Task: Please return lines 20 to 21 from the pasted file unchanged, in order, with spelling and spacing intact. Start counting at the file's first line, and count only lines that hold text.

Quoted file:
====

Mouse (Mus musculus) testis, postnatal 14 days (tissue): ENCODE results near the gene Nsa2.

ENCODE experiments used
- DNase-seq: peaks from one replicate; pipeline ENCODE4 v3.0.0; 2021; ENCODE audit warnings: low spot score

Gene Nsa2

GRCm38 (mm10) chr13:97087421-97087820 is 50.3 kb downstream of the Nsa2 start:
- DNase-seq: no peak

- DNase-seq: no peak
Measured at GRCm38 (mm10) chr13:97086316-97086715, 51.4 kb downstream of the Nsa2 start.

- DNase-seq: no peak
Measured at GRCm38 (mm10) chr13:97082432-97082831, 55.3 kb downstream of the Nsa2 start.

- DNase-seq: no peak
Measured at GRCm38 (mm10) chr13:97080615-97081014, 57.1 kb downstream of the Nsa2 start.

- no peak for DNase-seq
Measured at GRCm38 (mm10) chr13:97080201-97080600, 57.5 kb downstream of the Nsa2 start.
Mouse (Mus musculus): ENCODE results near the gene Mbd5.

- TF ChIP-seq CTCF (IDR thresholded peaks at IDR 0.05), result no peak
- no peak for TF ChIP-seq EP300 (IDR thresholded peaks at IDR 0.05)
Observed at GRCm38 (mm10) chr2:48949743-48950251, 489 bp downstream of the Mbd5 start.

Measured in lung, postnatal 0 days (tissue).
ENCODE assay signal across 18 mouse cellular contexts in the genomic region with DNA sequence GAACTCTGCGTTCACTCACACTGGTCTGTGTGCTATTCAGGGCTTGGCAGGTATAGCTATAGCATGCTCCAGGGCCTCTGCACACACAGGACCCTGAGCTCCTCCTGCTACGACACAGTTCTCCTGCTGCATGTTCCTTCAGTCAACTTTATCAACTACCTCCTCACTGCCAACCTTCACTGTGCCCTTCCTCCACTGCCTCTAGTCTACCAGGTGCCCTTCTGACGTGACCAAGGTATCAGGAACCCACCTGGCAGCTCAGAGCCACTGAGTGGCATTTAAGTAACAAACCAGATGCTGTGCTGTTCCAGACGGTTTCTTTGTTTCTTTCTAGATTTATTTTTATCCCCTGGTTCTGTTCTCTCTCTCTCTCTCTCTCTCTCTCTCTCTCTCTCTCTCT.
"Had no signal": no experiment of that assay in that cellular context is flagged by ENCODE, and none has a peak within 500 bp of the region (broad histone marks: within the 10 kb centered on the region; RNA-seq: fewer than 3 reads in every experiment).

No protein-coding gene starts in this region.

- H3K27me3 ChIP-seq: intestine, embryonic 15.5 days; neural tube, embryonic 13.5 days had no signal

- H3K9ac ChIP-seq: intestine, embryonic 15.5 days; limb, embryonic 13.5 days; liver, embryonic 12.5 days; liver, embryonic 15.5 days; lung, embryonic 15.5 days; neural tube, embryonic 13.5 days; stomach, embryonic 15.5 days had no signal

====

ENCODE assay signal across 18 mouse cellular contexts in the genomic region with DNA sequence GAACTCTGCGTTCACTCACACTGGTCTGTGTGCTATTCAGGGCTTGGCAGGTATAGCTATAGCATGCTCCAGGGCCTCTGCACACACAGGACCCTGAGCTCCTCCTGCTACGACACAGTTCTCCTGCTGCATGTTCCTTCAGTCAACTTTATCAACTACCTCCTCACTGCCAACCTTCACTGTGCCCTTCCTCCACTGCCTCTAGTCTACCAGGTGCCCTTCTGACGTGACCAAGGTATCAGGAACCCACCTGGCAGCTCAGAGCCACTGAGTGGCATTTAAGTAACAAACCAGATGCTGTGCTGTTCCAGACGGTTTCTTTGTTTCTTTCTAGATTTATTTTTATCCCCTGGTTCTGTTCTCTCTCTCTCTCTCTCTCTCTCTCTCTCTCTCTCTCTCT.
"Had no signal": no experiment of that assay in that cellular context is flagged by ENCODE, and none has a peak within 500 bp of the region (broad histone marks: within the 10 kb centered on the region; RNA-seq: fewer than 3 reads in every experiment).